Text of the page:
- 5 bell peppers of many colors, cut into thin slices
- ½ medium red onion, cut into thin half moons
- 2 tablespoons champagne vinegar, rice vinegar or other mild white vinegar
- 5 tablespoons olive oil
- Salt and ground black pepper to taste
- A large handful of chopped, mixed fresh herbs of your choice: parsley, dill, chives and/or min
Excerpted from A Real Southern Cook, © 2015 by Dora Charles. Reproduced by permission of Rux Martin Books/Houghton Mifflin Harcourt. All rights reserved.
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Anti-violence activist Semaj Clark was shot in Savannah and paralyzed from the waist down, but he vows to keep fighting the good fight. Ariel Felton learns from his example.Photography by Cedric Smith A grainy cellphone video shows 18-year-old Semaj Clark sitting in a hospital bed, a blue and white gown tied haphazardly at his neck. “I like to run,” he says to the shaky camera in this now-viral clip, which first aired on WSAV News 3. Then, he corrects himself. “I liked to run to get away from my pain, so, just to know that I might not walk again …” He breaks down, brings a fist to his mouth, blows out a fast breath and tries to catch his composure. A hand reaches in from off-screen and wipes his tears away with a balled-up tissue. Clark, a youth advocate and underdog success story from southern California, visited Savannah last October 21 as part of a nonviolence campaign. He was shot that night during a robbery attempt, and he’s now paralyzed from the waist down. “It hurts me,” Semaj says in the video. “But I won’t let it stop me. I’m not going nowhere.” I catch up with Semaj after a long day of physical therapy at Atlanta’s Shepherd Center, where he’s learning to live as independently as possible. He’s bone-tired. He’s in pain. But he vows to me that he will come back and help Savannah deal with the very issues that landed him here. After all, they are problems he understands all too well. Born to a teenaged drug addict and abused in foster care, Semaj began running with the wrong crowd. He soon dropped out of school with a long rap sheet trailing behind him. Hopelessness drove him to crime—much like many young people in our own city. When he talks, Semaj sounds like a typical 18-year-old, using slang like “keep it 100” (100 percent real) and “some type of way” (raw, confused emotion), and making jokes about how cool his visit with President Obama was. But, when it comes to ending youth violence, he speaks with the wisdom of someone much older. Because he’s “been there,” Semaj explains, he can “come correct” with other at-risk youth—and sometimes even show them another way.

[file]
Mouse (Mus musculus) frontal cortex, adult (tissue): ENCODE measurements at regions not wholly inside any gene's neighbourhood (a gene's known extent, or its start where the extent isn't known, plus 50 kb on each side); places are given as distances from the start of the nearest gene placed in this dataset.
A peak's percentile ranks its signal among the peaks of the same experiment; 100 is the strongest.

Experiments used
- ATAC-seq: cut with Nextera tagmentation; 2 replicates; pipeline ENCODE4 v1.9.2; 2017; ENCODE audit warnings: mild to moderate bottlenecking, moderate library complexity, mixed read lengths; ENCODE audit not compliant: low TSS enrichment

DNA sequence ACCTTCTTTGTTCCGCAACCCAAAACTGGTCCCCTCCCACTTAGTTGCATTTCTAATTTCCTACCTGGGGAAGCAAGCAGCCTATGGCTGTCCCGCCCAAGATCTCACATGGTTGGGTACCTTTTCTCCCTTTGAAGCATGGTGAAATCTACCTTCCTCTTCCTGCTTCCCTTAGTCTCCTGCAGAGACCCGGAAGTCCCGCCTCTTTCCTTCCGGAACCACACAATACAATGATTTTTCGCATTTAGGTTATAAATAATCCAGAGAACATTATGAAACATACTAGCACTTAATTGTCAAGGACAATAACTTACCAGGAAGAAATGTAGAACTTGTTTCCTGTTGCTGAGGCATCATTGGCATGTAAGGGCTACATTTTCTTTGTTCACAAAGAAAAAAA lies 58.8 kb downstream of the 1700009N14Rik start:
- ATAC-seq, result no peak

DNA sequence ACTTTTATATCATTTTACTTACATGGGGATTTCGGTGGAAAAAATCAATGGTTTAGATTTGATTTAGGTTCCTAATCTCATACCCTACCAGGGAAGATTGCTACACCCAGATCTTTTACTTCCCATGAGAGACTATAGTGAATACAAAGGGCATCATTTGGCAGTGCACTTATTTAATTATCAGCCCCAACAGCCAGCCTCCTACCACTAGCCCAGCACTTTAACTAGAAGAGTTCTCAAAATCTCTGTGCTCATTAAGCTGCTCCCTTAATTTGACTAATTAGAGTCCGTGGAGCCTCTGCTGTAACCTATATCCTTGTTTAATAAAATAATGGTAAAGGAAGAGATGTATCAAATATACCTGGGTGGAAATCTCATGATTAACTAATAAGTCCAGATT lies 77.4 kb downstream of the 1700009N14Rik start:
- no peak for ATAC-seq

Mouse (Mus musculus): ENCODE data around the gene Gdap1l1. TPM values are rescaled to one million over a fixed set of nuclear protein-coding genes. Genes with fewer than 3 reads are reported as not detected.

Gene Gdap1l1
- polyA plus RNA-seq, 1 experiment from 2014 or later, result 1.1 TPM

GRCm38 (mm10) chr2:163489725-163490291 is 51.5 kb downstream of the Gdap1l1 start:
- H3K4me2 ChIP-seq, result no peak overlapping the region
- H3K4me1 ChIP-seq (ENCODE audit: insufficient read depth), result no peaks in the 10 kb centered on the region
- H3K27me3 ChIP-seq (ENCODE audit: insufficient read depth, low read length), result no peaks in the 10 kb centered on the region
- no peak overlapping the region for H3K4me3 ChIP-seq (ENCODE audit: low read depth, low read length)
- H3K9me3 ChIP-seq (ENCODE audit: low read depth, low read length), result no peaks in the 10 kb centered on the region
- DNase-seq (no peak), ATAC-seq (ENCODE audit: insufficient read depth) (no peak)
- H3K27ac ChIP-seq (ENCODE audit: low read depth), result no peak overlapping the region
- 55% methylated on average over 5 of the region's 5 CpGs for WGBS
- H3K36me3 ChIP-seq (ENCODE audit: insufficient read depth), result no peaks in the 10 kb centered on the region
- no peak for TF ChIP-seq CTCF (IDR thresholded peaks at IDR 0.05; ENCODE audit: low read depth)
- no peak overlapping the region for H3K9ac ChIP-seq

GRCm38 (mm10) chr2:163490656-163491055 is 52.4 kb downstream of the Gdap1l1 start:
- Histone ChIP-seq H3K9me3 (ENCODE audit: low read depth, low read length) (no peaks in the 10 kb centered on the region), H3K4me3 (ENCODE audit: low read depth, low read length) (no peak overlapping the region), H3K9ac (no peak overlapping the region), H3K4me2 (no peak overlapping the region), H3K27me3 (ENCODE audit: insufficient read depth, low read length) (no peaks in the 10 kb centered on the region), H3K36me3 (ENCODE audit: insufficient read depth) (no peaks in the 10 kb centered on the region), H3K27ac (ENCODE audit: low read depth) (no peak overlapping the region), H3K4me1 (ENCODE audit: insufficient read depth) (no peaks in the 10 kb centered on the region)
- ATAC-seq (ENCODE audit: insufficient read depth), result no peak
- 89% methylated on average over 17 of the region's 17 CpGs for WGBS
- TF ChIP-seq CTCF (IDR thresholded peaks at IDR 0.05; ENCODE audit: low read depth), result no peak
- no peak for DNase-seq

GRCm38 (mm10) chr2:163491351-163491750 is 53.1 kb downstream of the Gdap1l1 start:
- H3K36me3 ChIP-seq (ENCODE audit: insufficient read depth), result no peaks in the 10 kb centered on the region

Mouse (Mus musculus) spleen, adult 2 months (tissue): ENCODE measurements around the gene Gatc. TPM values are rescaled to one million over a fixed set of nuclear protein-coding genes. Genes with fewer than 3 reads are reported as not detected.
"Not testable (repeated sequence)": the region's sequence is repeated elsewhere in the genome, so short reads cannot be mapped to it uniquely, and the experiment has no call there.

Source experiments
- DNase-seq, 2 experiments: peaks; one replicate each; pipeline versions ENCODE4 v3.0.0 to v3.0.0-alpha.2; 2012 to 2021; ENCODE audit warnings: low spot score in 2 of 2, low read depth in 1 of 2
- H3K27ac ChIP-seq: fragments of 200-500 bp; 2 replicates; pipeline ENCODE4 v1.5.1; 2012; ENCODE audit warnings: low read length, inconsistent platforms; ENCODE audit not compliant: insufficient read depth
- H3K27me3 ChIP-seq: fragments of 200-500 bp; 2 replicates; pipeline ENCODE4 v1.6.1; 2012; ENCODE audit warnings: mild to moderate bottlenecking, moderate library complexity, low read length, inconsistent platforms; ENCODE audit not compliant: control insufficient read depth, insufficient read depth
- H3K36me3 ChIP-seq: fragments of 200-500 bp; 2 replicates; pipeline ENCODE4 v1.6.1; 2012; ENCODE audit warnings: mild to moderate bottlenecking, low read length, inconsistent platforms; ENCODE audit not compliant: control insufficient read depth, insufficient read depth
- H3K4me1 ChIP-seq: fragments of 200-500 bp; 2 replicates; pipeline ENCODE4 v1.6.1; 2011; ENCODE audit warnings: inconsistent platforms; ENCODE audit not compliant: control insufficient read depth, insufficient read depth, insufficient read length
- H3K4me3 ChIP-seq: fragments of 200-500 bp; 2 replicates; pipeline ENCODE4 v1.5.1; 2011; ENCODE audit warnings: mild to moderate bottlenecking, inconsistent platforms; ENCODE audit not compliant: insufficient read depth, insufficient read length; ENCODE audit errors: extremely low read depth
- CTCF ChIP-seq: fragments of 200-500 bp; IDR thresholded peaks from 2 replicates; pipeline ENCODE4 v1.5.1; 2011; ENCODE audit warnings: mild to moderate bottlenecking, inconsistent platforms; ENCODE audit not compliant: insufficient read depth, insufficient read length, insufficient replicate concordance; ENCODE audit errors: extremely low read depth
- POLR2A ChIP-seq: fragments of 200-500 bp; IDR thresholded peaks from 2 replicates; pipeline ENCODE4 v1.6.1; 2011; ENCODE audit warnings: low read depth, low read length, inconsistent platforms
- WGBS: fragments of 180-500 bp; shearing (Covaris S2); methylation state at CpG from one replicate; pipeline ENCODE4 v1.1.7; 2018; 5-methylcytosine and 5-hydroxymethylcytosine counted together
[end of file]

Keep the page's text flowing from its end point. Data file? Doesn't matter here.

Savannah Magazine: What was it like growing up in foster care?Semaj Clark: Sometimes it was a good thing, and sometimes it was a bad thing. The first home I lived in was a beautiful home, but then I got taken away. That’s when the bad homes started. I was beat, I was drugged, and all kinds of other things. Then, by the grace of God, I was taken back to that first home, and that’s the woman who raised me from then on.
When you decided to drop out of high school, where did that decision come from?I was just going through a lot in school—dealing with people who weren’t good for me, fighting, giving in to peer pressure—and I felt like I was dealing with all of that stuff alone. I felt lost in the bunch. I felt suffocated. I was getting in trouble, stealing from stores and hanging with the gangs.